WSE is great, not only does it add a number of great features to Web Services stack in .NET, it is really fun to say. Go on - try it now - “whizzy”. Say it a few times for added effect. It ranks right alongside WSDL and XAML as some of my most fun acronyms to “say”. I’ve been working my way through the WSE 2 hands on labs from this year’s Tech-Ed U.S. Although the security enhancements that WSE brings to the web services table are what people probably know it best for, I think the messaging stuff is really, really cool. If you thought web services where all about request-response and [WebMethod] then think again. If this is any indication of what to expect from Indigo then I can’t wait.
Update: Simon Horrell from Developmentor has an interesting article on Messaging in WSE 2 on MSDN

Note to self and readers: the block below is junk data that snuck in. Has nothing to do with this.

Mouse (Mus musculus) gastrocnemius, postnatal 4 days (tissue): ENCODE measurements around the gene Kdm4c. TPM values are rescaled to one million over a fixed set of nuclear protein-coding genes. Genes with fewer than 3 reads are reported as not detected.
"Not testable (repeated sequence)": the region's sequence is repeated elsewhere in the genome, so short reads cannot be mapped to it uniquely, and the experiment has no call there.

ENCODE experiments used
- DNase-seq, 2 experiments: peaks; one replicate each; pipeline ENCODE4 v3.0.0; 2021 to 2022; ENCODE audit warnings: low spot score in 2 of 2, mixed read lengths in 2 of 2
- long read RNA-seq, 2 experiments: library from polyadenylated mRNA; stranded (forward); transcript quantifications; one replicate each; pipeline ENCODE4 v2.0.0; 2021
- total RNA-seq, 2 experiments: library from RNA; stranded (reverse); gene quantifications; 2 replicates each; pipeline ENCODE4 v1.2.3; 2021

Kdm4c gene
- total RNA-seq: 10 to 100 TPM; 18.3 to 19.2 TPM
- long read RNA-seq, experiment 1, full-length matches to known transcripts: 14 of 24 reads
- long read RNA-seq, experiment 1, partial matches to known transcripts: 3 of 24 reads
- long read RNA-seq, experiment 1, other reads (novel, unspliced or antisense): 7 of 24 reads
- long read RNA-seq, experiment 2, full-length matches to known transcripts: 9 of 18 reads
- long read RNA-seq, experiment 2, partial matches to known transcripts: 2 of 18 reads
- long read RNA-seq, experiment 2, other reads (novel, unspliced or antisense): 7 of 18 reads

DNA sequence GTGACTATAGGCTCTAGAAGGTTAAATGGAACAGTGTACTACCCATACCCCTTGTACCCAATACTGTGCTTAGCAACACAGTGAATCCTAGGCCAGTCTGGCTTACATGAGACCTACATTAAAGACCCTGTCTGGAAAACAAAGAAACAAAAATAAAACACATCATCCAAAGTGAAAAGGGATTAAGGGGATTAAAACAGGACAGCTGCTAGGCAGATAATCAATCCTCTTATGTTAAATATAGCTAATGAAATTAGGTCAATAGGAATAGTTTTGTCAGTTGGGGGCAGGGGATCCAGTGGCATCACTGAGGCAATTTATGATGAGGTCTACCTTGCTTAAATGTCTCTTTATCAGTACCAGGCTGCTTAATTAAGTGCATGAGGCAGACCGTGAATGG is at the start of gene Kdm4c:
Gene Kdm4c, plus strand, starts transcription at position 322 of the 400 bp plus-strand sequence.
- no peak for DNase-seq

Dominic has flexed his parser-generating mental muscles to write an XPath syntax hilighter in a disturbingly short period of time. My syntax hilighting experiments had fallen over in the area of white space retention. During the last week I saw how flawed my approach was - the xpath parser in ROTOR/System.Xml.XPath returns an abstract syntax tree (AST). Internally it uses a lexer which stores the “type” of the current lex. The default lexer implementation throws out whitespace, but when you’re doing syntax hilighting you want to keep that, so you don’t end up changing the text entered by the user. I had modified the lexer to keep any white space for the current lex, and had modified the AST node root object to include a whitespace property. Then I was trying to modify the parser so that when it built an AST node it also set the whitespace property. That sounds easy, but the parser is moderately complicated and I was having a hard time making sure each time the lexer performed it’s next lex that the whitespace was correctly assigned. Instead by changing the lexer a bit more I could ignore the whole AST tree altogether and just focus on the text that the lexer was processing and the “type” of the current lex. This approach - while not perfect - will probably be a lot simpler than what I was trying to do - “reverse engineer” the text from the AST. Hopefully I can drag myself away from WSE and SQL Server 2005 fun in order to complete my syntax hilighter.